How bad is $1 trillion of credit card debt?

Big news this week as the Fed has decided not to raise interest rates again (gasp!). For this month, anyway; they may or may not decide to resume course in July. But either way, this is an exciting development as it means inflation is slowing down. Or at any rate the Fed thinks it is.

It is also a little odd, however, in light of the fact that Americans’ collective credit card debt is about to hit the $1 trillion mark.

Americans' total credit card debt has almost reached $1 trillion

Back in November we discussed how consumers can perpetuate inflation if they continue to pay for overpriced stuff – by putting that stuff on their credit cards, for example. Conversely, increased credit card spending may indicate that things are still too expensive for consumers to pay for them with real money.

So does this mean the Fed is out to lunch and inflation is sticking around after all? Not necessarily.

Credit card debt is no joke, of course. But the mere fact that its raw dollar value is increasing does not mean much by itself. Remember, the raw dollar value of most things increases over time – so the real question is how much CC debt has increased compared to other things.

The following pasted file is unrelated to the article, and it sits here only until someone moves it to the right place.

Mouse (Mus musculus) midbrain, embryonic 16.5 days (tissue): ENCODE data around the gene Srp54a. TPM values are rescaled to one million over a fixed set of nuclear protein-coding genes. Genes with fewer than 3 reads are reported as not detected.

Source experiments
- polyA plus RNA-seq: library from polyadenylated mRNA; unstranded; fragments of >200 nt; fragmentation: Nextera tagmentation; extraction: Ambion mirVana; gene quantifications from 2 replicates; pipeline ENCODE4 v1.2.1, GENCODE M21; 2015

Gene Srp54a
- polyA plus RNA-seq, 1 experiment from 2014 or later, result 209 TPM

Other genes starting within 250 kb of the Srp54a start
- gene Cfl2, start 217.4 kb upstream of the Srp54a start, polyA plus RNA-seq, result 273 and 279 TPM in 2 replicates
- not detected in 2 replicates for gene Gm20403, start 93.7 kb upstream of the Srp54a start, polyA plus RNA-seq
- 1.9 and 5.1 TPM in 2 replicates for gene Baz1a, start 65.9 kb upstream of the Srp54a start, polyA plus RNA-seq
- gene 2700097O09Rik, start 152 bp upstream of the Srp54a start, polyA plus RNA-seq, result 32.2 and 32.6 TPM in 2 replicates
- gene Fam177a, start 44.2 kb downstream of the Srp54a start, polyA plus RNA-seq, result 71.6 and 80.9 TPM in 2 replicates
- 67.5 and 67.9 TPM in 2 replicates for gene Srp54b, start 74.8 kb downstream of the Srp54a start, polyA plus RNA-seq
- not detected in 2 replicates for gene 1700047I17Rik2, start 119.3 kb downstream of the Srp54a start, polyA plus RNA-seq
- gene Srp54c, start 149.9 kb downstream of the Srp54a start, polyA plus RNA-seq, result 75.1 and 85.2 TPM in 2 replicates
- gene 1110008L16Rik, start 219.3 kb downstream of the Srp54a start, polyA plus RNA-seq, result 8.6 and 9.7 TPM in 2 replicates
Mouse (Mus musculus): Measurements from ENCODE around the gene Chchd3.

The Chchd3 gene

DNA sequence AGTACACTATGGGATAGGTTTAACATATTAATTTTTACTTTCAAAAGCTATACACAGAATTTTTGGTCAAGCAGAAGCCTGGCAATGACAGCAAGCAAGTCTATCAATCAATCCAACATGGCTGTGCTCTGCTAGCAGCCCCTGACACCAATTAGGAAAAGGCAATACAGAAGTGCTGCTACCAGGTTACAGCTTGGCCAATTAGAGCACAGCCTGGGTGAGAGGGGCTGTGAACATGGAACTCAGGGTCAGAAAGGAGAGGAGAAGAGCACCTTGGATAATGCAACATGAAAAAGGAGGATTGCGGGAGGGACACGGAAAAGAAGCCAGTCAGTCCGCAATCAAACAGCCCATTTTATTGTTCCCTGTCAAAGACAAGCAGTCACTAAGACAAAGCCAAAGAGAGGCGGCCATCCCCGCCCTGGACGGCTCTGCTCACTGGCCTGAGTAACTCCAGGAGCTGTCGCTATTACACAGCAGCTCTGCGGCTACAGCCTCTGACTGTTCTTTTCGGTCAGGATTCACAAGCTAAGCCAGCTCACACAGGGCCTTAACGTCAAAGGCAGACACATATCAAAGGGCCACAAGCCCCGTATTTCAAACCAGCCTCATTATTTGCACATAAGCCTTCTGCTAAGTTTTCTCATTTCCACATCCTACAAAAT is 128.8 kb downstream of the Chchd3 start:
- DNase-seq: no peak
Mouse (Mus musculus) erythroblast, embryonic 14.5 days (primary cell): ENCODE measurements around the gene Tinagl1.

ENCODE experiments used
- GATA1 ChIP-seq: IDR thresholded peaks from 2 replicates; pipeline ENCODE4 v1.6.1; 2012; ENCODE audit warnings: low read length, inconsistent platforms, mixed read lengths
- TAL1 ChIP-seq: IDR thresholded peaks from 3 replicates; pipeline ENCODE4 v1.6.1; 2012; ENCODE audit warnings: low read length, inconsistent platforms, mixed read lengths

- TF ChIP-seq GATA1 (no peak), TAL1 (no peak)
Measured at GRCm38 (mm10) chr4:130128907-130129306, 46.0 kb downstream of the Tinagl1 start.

Growth of US credit card debt lags behind that of GDP and personal income

Both GDP and personal income, for example, have grown more in the past decade than CC debt has. While this does not prove anything outright, it does suggest that Americans’ overall credit card spending has not outstripped their productivity. Broadly speaking, anyway.

As scary as $1 trillion of credit card debt sounds, it is not really news in the big picture. Now for an additional piece of perspective, throw national debt into the mix:

US credit card debt and public debt have diverged widely since the pandemic

While CC debt is more or less back to its pre-pandemic trajectory, public debt (government debt) shows little sign of slowing down. That may be a bigger cause for concern – but you already know that. And, sadly, there is little you or I can do about it. It is always better to focus on what we can control, which brings us back to a familiar conclusion: Regardless of whether or not “consumers” as a whole are putting too much on their credit cards, it is never a bad time to practice discipline in your own spending.